any independent investigation of the status of the underlying property. Columbia relied almost entirely upon the fact that under the terms of the commitment, the limited partnership was to obtain a surety bond for the payments. Accordingly, it did not conduct an analysis or review of the financial status of the underlying investment: it did not cause a representative to visit the site of the property; and it did not ask for or receive property appraisals, financial statements or other information relating to profit and loss.
While Columbia's motion for summary judgment seeks dismissal of the entire complaint and vacatur of a former consent order creating an escrow account, its argument addresses chiefly the question of whether the Illinois statute is applicable as a matter of choice of law. Columbia points out that in this diversity case this court must apply state law as to choice of law rules, and argues that the notes by their terms require application of New York substantive law, which application New York courts would enforce under N.Y. General Obligations Law § 5-1401.
In passing upon this summary judgment motion under FRCP 56, the court must draw all reasonable inferences in favor of the opponent of the motion.
The affidavit of the former Columbia officer noted above suggests at best irresponsibility or deliberate eye-closing on the part of Columbia in purchasing a significant number of notes to finance a substantial real estate transaction about which Columbia seems to have taken pains to learn little or nothing. See generally Direct Sales Co. v. United States, 319 U.S. 703, 87 L. Ed. 1674, 63 S. Ct. 1265 (1943); United States v. Heinemann, 801 F.2d 86, 93 (2d Cir. 1986), cert. denied 479 U.S. 1094, 94 L. Ed. 2d 163, 107 S. Ct. 1308 (1987); see also United States v. Cogdell, 844 F.2d 179, 181 (4th Cir. 1988); United States v. Lizotte, 856 F.2d 341, 343 (1st Cir. 1988).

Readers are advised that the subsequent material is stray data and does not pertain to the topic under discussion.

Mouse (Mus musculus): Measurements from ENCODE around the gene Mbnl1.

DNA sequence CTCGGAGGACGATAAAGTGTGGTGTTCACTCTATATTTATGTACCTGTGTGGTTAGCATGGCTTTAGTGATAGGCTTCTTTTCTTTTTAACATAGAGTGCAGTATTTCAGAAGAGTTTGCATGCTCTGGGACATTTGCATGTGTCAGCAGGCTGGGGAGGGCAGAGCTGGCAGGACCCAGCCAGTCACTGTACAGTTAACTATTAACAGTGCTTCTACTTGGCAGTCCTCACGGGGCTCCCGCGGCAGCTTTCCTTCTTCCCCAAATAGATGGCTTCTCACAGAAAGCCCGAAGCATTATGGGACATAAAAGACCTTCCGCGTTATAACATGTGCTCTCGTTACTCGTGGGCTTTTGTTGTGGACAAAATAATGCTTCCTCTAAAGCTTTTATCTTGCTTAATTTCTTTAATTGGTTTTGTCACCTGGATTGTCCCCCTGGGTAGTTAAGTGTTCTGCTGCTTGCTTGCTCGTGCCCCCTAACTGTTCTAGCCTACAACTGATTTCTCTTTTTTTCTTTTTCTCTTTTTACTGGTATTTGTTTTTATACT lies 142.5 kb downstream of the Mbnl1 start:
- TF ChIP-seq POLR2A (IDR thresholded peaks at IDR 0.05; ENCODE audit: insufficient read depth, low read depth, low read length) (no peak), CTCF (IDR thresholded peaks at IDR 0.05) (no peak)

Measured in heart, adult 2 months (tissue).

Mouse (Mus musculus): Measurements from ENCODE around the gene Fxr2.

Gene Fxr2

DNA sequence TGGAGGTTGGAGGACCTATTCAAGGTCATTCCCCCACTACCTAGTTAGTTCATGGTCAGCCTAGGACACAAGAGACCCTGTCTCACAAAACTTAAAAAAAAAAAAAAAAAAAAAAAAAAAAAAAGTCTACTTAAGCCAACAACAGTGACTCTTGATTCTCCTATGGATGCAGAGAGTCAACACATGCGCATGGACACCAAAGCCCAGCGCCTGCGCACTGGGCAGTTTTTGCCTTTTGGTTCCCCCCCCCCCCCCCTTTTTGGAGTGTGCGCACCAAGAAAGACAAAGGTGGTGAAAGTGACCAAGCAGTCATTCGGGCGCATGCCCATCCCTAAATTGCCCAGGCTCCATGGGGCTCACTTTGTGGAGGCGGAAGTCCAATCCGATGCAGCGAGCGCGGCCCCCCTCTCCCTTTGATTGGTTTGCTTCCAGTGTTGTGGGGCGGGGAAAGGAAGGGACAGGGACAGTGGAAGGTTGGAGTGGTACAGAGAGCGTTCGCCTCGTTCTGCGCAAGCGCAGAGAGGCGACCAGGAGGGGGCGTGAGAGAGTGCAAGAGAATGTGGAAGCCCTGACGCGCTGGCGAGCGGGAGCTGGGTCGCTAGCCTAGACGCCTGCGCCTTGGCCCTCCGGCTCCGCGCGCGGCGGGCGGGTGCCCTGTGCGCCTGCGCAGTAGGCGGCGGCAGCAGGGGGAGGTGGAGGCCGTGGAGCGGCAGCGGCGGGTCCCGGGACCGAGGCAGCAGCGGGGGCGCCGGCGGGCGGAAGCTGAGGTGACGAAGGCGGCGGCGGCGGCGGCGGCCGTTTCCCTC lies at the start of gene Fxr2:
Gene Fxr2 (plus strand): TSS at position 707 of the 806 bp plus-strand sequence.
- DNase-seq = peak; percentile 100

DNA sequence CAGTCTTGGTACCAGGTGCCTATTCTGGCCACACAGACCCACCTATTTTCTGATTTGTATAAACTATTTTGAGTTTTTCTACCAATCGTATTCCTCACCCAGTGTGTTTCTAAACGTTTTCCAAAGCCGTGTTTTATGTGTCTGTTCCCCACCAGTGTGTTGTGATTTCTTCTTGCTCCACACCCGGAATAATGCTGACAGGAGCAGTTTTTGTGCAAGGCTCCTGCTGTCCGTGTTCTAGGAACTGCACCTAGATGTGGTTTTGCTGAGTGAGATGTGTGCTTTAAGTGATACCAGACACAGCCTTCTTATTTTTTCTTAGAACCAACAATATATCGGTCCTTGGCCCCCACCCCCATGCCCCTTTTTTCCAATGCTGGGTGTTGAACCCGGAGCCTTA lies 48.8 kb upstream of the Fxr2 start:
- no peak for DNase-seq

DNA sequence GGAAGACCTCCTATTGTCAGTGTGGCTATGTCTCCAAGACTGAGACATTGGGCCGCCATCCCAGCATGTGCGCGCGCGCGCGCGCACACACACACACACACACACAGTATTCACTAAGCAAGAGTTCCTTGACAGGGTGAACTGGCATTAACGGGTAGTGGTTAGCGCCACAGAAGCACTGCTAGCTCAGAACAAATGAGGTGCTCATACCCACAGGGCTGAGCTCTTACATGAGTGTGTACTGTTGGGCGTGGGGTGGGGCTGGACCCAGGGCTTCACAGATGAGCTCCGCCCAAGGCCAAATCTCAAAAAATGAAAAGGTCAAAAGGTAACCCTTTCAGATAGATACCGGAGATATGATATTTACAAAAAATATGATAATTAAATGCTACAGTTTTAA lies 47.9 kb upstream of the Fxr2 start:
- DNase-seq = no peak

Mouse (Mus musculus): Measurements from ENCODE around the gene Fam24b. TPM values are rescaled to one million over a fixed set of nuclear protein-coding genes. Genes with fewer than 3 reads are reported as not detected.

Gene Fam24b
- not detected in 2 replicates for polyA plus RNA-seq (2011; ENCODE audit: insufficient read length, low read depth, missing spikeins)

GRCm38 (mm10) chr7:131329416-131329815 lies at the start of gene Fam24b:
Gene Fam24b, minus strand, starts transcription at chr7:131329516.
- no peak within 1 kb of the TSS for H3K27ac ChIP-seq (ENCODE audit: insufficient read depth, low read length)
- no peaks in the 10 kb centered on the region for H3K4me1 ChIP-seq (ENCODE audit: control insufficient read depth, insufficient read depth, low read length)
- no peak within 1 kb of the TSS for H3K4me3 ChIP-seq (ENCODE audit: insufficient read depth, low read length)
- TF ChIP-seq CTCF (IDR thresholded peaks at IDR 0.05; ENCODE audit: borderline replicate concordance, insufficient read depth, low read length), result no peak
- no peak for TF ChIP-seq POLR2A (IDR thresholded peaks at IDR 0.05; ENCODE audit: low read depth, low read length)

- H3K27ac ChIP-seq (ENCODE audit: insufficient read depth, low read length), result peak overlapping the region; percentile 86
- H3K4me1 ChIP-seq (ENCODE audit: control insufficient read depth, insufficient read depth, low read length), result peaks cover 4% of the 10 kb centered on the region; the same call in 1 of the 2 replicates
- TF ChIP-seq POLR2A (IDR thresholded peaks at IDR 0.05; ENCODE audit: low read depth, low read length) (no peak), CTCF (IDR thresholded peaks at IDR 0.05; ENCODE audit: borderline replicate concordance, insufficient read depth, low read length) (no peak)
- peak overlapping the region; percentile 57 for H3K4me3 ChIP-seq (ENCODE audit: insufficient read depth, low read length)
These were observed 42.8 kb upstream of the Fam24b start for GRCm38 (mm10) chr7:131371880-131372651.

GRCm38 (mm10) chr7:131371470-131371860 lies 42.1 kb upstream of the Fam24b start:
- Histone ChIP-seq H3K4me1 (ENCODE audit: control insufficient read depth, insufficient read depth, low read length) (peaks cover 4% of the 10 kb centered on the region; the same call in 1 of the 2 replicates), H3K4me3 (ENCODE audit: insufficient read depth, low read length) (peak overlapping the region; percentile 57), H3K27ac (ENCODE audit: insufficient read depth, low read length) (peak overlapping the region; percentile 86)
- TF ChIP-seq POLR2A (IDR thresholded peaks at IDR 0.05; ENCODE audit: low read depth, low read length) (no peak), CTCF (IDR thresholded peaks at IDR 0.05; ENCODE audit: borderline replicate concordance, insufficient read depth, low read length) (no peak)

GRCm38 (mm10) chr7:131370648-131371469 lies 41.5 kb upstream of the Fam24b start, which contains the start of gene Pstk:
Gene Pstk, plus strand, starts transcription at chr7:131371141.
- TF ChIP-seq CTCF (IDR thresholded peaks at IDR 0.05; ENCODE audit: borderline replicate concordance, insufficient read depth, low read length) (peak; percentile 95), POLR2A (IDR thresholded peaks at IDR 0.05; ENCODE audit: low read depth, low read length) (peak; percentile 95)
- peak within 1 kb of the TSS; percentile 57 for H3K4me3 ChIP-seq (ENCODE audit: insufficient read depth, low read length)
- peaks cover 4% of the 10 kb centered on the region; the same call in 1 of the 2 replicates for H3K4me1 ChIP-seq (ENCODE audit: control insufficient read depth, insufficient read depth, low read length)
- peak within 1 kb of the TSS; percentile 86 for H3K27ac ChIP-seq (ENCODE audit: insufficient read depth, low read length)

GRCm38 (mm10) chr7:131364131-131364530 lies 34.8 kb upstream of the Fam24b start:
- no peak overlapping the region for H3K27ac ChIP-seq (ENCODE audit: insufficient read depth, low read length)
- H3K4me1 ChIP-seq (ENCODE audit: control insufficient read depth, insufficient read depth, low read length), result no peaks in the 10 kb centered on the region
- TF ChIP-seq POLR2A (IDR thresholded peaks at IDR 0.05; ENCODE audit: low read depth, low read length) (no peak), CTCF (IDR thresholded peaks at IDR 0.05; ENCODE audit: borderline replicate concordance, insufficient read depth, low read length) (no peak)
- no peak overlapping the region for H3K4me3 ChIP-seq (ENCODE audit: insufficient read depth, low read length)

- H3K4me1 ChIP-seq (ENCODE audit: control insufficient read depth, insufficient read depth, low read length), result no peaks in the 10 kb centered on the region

Columbia has made no showing that it enjoys the status of holder in due course under New York or other law protecting it from defenses the plaintiffs in this case might have against the original payee of the promissory notes involved here. If fraud was involved in the transaction as alleged in the fourth amended complaint, and if Columbia was or should have been aware of it, or deliberately shut its eyes to any clues vouchsafed to it, then it may be unable to enforce promissory notes which were made as a result of the alleged fraud. See generally National Union Fire Ins. Co. v. Turtur, 892 F.2d 199 (2d Cir. 1987).
If plaintiffs fail to show that any fraud involved in the transactions tainted the choice of law provision contained in the notes, New York law may govern the interpretation and enforcement of the notes by virtue of the provision in the promissory notes to that effect entirely aside from General Obligations Law § 5-1401. Carnival Cruise Lines v. Shute, 111 S. Ct. 1522, 113 L. Ed. 2d 622 (1991).